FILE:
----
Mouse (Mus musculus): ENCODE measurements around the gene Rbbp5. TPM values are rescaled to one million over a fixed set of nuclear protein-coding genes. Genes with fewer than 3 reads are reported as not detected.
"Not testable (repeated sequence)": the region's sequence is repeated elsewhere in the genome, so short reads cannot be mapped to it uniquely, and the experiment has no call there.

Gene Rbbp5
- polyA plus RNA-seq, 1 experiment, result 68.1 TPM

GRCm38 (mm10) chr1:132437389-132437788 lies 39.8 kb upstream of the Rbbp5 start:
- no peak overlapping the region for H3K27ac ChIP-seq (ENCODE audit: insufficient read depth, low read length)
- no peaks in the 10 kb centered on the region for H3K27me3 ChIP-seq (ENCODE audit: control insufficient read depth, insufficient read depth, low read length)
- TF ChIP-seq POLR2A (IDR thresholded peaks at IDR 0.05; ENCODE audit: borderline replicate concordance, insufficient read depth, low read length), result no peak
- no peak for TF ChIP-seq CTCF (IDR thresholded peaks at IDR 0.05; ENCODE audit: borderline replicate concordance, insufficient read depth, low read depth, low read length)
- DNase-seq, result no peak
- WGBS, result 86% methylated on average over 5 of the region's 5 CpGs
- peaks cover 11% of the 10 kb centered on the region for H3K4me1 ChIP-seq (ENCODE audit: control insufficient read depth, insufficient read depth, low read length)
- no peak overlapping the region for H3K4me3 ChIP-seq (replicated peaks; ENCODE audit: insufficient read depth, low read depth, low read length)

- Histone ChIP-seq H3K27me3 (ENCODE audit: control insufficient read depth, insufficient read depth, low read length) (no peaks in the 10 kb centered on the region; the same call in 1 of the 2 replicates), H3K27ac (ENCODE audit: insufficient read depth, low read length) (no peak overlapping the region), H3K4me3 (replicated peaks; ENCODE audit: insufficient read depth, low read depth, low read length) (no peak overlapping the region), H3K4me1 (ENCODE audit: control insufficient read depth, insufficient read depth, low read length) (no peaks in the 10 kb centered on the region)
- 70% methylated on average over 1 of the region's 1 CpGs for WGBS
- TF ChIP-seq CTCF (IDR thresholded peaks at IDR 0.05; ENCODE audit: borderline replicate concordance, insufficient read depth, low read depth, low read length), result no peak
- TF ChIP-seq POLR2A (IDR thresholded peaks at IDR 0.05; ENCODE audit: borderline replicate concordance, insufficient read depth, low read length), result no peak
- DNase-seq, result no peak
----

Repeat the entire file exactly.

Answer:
Mouse (Mus musculus): ENCODE measurements around the gene Rbbp5. TPM values are rescaled to one million over a fixed set of nuclear protein-coding genes. Genes with fewer than 3 reads are reported as not detected.
"Not testable (repeated sequence)": the region's sequence is repeated elsewhere in the genome, so short reads cannot be mapped to it uniquely, and the experiment has no call there.

Gene Rbbp5
- polyA plus RNA-seq, 1 experiment, result 68.1 TPM

GRCm38 (mm10) chr1:132437389-132437788 lies 39.8 kb upstream of the Rbbp5 start:
- no peak overlapping the region for H3K27ac ChIP-seq (ENCODE audit: insufficient read depth, low read length)
- no peaks in the 10 kb centered on the region for H3K27me3 ChIP-seq (ENCODE audit: control insufficient read depth, insufficient read depth, low read length)
- TF ChIP-seq POLR2A (IDR thresholded peaks at IDR 0.05; ENCODE audit: borderline replicate concordance, insufficient read depth, low read length), result no peak
- no peak for TF ChIP-seq CTCF (IDR thresholded peaks at IDR 0.05; ENCODE audit: borderline replicate concordance, insufficient read depth, low read depth, low read length)
- DNase-seq, result no peak
- WGBS, result 86% methylated on average over 5 of the region's 5 CpGs
- peaks cover 11% of the 10 kb centered on the region for H3K4me1 ChIP-seq (ENCODE audit: control insufficient read depth, insufficient read depth, low read length)
- no peak overlapping the region for H3K4me3 ChIP-seq (replicated peaks; ENCODE audit: insufficient read depth, low read depth, low read length)

- Histone ChIP-seq H3K27me3 (ENCODE audit: control insufficient read depth, insufficient read depth, low read length) (no peaks in the 10 kb centered on the region; the same call in 1 of the 2 replicates), H3K27ac (ENCODE audit: insufficient read depth, low read length) (no peak overlapping the region), H3K4me3 (replicated peaks; ENCODE audit: insufficient read depth, low read depth, low read length) (no peak overlapping the region), H3K4me1 (ENCODE audit: control insufficient read depth, insufficient read depth, low read length) (no peaks in the 10 kb centered on the region)
- 70% methylated on average over 1 of the region's 1 CpGs for WGBS
- TF ChIP-seq CTCF (IDR thresholded peaks at IDR 0.05; ENCODE audit: borderline replicate concordance, insufficient read depth, low read depth, low read length), result no peak
- TF ChIP-seq POLR2A (IDR thresholded peaks at IDR 0.05; ENCODE audit: borderline replicate concordance, insufficient read depth, low read length), result no peak
- DNase-seq, result no peak